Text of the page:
This is the first study to accurately estimate the adverse affects of climate change on the Solomon Islands located in the Pacific Ocean.
Rising sea levels is one of biggest challenges mankind is facing today and most likely in the future as well if steps are not taken to restrict it.
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According to a latest report, five Solomon Islands have disappeared into Pacific Ocean and at least six more are on the verge of submersion due to the adverse impacts of climate change.
The Solomon Islands are made up of 6 large islands and more than 900 smaller islands located in the Pacific Ocean and many of whom are badly affected by the rising sea levels in recent years. This is the first time when researchers have correctly analyzed the loss of Solomon Islands shoreline in the context of global warming. The study has been conducted in the areas of Pacific where the rate of annual sea rise is as much as 3 to 5 millimeters – almost on power with the global average of 3 mm per year. Over the past two decades, the annual sea rise of the Solomon Islands has spiked dramatically around 7 to 10 mm.
The lost islands ranged in size from 1 to hectares and estimated to be 300 years old. “The islands were densely vegetated with tropical forests. Coconut palms, she-oaks, mangroves, pandanus.” Lead researcher Simon Albert from University of Queensland said.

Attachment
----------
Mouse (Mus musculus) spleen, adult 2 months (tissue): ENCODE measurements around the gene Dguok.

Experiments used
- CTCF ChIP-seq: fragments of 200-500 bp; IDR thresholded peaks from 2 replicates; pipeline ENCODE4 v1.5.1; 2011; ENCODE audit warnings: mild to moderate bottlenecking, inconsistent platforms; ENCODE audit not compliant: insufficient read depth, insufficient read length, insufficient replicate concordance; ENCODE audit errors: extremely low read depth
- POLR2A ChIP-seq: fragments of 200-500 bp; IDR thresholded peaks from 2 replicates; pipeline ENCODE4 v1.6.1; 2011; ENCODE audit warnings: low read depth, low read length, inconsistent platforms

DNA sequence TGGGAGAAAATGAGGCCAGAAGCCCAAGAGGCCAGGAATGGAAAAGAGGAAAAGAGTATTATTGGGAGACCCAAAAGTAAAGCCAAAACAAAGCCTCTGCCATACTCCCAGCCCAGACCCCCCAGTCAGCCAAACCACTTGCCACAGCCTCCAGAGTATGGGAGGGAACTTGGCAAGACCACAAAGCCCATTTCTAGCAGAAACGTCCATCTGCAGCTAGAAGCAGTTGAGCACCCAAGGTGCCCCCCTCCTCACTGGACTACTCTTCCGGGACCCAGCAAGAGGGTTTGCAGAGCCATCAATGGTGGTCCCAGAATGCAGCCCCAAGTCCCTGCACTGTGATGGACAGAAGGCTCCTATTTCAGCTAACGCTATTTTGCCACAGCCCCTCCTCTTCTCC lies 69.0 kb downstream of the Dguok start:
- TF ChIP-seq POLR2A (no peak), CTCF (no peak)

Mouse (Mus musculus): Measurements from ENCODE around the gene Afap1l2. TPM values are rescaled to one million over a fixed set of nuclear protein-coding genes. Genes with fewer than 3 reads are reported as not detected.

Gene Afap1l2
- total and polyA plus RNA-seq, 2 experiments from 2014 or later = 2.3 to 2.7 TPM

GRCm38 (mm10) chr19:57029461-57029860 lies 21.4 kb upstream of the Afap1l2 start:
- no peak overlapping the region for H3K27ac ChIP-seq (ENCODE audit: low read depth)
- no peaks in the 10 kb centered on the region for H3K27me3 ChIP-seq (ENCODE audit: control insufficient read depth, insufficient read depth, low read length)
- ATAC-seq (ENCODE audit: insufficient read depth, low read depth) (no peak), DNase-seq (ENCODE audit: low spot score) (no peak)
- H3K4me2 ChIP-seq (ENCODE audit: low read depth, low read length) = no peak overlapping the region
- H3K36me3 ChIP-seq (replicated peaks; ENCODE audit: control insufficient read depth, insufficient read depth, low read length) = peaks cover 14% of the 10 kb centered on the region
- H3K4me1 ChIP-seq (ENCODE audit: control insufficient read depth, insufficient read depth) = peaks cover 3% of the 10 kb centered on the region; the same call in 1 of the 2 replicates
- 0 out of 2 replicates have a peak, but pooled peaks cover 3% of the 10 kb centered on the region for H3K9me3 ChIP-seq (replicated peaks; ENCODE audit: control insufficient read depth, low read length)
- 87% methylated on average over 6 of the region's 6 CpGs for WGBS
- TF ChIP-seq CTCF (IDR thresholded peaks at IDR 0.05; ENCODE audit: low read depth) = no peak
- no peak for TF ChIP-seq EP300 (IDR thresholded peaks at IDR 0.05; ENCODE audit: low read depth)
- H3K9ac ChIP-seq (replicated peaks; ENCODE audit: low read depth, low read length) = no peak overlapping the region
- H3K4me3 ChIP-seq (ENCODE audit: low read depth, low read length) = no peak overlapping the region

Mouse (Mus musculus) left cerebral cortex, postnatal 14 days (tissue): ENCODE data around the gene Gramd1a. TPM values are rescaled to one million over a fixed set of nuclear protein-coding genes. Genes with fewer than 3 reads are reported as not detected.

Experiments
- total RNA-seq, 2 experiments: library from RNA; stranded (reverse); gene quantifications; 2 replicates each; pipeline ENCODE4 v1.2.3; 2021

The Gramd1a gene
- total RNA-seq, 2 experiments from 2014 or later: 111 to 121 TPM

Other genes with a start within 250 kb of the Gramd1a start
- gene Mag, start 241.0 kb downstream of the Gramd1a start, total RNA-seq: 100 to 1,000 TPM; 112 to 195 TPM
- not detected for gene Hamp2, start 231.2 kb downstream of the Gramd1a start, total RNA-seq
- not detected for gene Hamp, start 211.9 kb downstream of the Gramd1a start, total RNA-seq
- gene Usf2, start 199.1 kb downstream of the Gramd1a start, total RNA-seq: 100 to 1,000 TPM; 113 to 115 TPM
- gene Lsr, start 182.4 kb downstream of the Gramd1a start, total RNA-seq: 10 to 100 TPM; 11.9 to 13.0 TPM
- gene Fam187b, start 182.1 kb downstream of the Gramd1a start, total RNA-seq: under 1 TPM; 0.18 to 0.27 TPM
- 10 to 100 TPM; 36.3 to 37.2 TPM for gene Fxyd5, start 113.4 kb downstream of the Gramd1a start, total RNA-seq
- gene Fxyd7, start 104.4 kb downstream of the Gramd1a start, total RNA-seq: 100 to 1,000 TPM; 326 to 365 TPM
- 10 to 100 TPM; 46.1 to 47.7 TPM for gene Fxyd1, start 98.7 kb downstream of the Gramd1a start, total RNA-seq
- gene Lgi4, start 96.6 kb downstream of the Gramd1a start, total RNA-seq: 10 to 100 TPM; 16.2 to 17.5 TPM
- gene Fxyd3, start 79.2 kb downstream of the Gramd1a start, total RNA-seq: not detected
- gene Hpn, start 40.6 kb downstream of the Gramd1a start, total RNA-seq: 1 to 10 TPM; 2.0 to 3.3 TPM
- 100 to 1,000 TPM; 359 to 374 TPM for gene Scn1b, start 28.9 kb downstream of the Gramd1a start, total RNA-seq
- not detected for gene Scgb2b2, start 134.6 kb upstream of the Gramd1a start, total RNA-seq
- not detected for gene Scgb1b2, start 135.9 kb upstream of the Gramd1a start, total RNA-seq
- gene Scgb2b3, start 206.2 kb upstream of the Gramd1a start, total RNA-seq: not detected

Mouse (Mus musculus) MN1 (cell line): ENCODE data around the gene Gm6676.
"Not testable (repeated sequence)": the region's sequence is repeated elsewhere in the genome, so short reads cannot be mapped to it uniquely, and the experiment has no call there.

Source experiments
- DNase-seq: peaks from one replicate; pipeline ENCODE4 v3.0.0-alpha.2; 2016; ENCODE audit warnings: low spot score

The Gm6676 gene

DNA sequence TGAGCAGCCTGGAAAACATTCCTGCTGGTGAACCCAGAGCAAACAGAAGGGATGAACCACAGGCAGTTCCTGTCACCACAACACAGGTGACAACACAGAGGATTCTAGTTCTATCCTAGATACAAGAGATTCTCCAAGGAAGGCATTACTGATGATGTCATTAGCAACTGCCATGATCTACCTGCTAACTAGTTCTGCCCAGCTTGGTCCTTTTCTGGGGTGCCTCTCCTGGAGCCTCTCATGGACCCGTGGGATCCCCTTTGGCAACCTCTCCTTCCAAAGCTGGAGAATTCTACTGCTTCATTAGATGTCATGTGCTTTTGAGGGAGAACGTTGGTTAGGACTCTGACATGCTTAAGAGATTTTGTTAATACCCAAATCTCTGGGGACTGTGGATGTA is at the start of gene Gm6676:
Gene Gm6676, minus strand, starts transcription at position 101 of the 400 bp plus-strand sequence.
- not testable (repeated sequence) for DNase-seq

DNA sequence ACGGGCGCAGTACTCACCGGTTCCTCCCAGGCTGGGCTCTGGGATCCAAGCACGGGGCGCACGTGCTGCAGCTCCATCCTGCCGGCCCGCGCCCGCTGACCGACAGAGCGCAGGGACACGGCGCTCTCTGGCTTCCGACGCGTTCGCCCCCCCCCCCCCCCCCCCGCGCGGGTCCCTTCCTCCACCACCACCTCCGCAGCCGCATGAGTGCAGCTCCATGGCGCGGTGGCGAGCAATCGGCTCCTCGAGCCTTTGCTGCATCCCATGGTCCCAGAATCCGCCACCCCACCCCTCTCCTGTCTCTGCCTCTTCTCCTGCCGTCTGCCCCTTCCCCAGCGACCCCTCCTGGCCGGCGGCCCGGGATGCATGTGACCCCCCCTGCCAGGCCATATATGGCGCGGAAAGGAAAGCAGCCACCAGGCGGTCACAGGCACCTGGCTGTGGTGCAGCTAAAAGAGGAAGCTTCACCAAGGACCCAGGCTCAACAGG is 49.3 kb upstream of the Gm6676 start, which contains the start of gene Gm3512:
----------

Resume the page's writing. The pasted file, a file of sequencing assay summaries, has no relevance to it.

The other six islands have also been witnessing larger chunks of their mass washing into the sea in the past few years. On the island of Nuatambu, the ocean has swallowed 11 houses since 2011 while only 12 are remained. People will have to move to other areas, if the same trend continues. The new study links submergence of islands with the man-caused climate change.
“There are large volcanic islands where people can relocate to,” said Albert. “The majority of land is tightly controlled by traditional owners – so moving one group of people onto other people’s lands has been the source of ethnic conflict.
For the study, researchers used aerial images of 33 island from 1947 to 2015 as well as historic evidences, local knowledge and the techniques such as radiocarbon dating to determine the age of trees on island. They have found that the north islands are facing strongest waves and will likely sink in near future. The study points to the urgent need of well-directed global effort to prevent the further loss.
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Melchior Mataki, head of the Solomon Islands' National Disaster Council says, “This ultimately calls for support from development partners and international financial mechanisms such as the Green Climate Fund. This support should include nationally driven scientific studies to inform adaptation planning to address the impacts of climate change in Solomon Islands.”